I heard the first crack when a friend of mine called 15 years ago. He knew I was considering a move from my job as executive editor of the Miami Herald, a job I’d held for eight years.
“I have some good news and some bad news,” he said. “A top editor’s job has opened in one of the Newhouse papers. The bad news is that it’s in Cleveland.”
The memory of that conversation came roaring back as the LeBron James drama played out on TV and in the papers over the last few weeks. Like LeBron, I gave up Miami for Cleveland.
When I decided to take the Cleveland job, the cracks kept coming, both from Miami and Cleveland. “You’re doing what?” I was asked from most of Miami friends. “Cleveland?” they said, question marks dripping from every syllable. And in Cleveland even Clevelanders asked in wonder, “How could you leave Miami for Cleveland? Are you crazy?”
I wasn’t. Turns out Cleveland wasn’t bad news at all. My eight years there were as rewarding as my eight in Miami. And Cleveland was a city whose reality was far different than the place headline writers and comedians described.
To them it was “The mistake by the lake.” And the city of the burning river. And the town whose first lady passed up dinner with the President of the United States in favor of her bowling night. The kindest thing anyone said was that Cleveland was a city of past glories, which was an acknowledgement that Cleveland at least ONCE had glory.
In truth it had a lot of glory. It once housed the headquarters of more fortune 500 companies than any other city in America. It had — and still has — one of the world’s best symphony orchestras that plays in a grand symphony hall and has been doing so for the last hundred or so years. It has an art museum that is the envy of all but three or four in the country, a theater district that rivals Lincoln Center, a world class hospital in the Cleveland Clinic, some of the most livable residential communities in the country and a wonderful park system.
Most of all that was the product of America’s old economy, which was based on making things like steel and cars and widgets of all kinds. Cleveland was especially good at that.
Cleveland inventors racked up patents like short order cooks fry eggs. Giant law firms sprang to life to represent hundreds of innovative new businesses. John D. Rockefeller invented the oil industry in Cleveland and one of his partners, Henry Flagler, was talked into extending his railroad service to Miami by a Clevelander who became known as the “mother of Miami,” Julia Tuttle.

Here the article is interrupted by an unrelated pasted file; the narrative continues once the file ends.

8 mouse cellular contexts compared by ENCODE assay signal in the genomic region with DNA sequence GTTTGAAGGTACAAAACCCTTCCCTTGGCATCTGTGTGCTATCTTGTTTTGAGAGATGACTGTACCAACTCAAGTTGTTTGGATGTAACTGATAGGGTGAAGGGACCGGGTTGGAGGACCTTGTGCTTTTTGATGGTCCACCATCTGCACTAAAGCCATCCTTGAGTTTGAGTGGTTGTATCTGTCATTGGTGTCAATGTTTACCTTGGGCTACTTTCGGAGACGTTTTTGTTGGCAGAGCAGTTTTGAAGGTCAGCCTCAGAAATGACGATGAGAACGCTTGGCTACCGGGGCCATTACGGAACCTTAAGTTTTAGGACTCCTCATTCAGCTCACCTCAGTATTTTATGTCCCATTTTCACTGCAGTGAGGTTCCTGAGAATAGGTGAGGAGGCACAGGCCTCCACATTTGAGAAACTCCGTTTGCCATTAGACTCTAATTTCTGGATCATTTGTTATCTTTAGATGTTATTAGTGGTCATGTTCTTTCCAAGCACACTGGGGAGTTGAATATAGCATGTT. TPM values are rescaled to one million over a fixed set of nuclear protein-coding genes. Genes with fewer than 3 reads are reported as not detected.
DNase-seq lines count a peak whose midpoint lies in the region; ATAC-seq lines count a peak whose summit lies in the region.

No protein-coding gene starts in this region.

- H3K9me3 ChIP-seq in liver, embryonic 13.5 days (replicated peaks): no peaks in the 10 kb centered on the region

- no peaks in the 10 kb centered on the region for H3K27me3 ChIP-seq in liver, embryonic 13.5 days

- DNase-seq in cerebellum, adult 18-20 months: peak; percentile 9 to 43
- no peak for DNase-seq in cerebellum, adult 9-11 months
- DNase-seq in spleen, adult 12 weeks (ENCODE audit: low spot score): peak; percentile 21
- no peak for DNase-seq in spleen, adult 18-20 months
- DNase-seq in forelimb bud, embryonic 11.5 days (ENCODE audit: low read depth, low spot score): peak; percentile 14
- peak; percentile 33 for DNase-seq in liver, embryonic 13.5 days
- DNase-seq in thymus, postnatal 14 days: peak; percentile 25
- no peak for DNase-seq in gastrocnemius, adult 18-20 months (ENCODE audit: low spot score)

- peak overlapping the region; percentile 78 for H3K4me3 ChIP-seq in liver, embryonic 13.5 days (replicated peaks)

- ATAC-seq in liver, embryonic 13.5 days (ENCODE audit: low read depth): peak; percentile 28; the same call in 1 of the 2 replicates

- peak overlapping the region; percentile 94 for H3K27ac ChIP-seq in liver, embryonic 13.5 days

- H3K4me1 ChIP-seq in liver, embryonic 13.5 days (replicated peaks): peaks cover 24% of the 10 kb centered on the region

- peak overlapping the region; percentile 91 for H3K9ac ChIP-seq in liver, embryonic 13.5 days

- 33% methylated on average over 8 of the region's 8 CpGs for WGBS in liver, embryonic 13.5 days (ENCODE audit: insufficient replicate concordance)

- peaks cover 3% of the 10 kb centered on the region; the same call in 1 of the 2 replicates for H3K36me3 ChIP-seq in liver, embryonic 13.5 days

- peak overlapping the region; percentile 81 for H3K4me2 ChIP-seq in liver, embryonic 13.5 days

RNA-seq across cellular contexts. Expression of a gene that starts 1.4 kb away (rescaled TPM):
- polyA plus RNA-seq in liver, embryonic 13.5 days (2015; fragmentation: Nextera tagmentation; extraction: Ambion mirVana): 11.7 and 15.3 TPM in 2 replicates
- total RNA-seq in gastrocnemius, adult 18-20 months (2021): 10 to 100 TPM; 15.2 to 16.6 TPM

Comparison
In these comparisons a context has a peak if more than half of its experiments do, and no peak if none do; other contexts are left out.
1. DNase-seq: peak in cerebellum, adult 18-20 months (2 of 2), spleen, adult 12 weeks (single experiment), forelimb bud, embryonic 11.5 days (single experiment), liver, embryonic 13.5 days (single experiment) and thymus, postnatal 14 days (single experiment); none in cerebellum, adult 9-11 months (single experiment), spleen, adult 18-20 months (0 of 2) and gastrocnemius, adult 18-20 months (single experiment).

Tuttle visited Miami back in the late 1800s, stayed a few years and returned to Cleveland where she remained until the lure of Miami’s tropical wilderness pulled her back.
So this tug of war between Miami and Cleveland isn’t so novel after all. In fundamental ways, each city struggles to get a fix on the new world order; they just do it from opposite ends of the telescope.
Miami has only now added a major museum to its cultural life and it still must turn to Cleveland for a symphony orchestra. Cleveland toils at reinvention and struggles to overcome its inferiority complex.
Cleveland thought it could trigger a rejuvenation on the shoulders of pro sports teams and so erected three top-notch sports venues all within walking distance of the downtown center. Without a winning team for 50 years, Clevelanders banked on LeBron to erase that blot. That’s why they so mourned his departure and have so rejoiced at his return.
But Cleveland, like Miami, needs to understand that winning teams don’t change the economic equation; entrepreneurial energy and imagination do. New York isn’t the city it is because of the Yankees, San Francisco the Giants or Boston the Red Socks. When Cleveland was great, pro sports were in their infancy.
Cleveland needs to warmly welcome LeBron and be happy to have him back. But it’s going to take a modern-day Rockefeller to restore its greatness.
Doug Clifton is the former editor of The Miami Herald and the Plain Dealer in Cleveland, Ohio. He lives in Fort Lauderdale.